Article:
How BlockCypher's Latest Update Could Deliver Gyft to Litecoin Users

BlockCypher's most recent update allows multiple block chains on a single infrastructure.

AccessTimeIconJun 3, 2014 at 6:31 p.m. UTC
Updated Sep 11, 2021 at 10:50 a.m. UTC

Everything is moving to the cloud these days, and for good reason — cloud-based services offer reliability, scalability and support to a degree that is unattainable for a company without an experienced IT team.

In short, the cloud lets companies focus their efforts on their products, and leave the hosting to professionals.

In the digital currency space, many application developers have experience in IT, but for mainstream development, it makes sense for block chains to move to the cloud. Enter BlockCypher, which offers cloud-based solutions for on-block chain applications.

Founded by a team of software veterans, BlockCypher’s goal is to be the infrastructure for the next-generation of block chain applications, providing users the ability to host multiple block chains on a single infrastructure that gives users a consistent interface across multiple coins.

With the recent addition of litecoin to BlockCypher’s platform, for example, Love Will Inc, the creator of the Pheeva wallet, is already working on a new wallet, potentially opening up Gyft card purchases to litecoin users.

Potential applications

Building and managing a high-volume, data-driven application can be challenging. Introducing one or more block chains into the application then adds a whole new array of complications: each block chain requires its own dedicated infrastructure for processing, storage and peer-to-peer protocols.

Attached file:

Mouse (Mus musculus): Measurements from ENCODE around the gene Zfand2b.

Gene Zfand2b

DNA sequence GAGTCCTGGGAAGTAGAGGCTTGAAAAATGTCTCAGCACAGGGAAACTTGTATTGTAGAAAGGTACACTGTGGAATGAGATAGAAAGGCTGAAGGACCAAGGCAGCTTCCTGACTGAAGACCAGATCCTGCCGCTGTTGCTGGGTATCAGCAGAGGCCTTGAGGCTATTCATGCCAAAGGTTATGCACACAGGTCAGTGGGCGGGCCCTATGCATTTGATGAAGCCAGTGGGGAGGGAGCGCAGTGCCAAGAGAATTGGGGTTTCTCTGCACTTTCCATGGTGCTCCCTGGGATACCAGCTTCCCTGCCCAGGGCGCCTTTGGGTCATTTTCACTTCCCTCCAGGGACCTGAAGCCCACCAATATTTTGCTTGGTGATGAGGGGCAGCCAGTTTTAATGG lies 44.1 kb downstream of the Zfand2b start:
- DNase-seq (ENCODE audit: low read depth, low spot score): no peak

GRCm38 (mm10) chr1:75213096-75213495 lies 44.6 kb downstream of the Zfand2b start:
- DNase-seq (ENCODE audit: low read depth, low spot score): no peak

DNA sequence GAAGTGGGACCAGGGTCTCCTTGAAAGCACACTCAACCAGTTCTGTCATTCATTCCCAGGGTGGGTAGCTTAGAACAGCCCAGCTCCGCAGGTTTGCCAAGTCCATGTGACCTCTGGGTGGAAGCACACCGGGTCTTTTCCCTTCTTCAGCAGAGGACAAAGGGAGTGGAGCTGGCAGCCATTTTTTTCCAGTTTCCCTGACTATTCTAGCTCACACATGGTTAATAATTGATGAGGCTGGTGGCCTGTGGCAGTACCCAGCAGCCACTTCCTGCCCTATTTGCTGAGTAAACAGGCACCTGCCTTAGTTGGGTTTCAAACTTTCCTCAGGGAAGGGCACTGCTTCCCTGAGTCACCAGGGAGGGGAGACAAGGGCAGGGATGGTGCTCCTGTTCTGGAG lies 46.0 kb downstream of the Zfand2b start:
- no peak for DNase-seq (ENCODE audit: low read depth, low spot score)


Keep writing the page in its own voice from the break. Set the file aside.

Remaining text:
BlockCypher says it can collapse all of that into a single intuitive interface that is both reliable and scalable across multiple block chains.

What sort of applications require multiple block chains running simultaneously? Take an exchange, for instance, which must maintain a full node for each coin they offer trading for and they must support a wide range of capabilities, from the latest price to algorithmic trading.

A service such as BlockCypher's gives the ability for their developers to focus on the exchange business without the additional burden of running the back-end for multiple block chains.

Another example is a gaming casino application with a web front-end leveraging the bitcoin and litecoin block chains. As users place their bets, communication must occur between the game's back-end and the block chains. To achieve this, developers must host full nodes to get block chain data and broadcast new transactions.

For both the exchange and gaming examples, they have to decide whether they want to host multiple full-node block chain infrastructures themselves or use web APIs.

Need for APIs

Clearly there is growing market demand for APIs that can process and store block chain data in convenient forms and broadcast transactions on a user’s behalf, as the bitcoin ecosystem has seen a number of API companies emerge recently.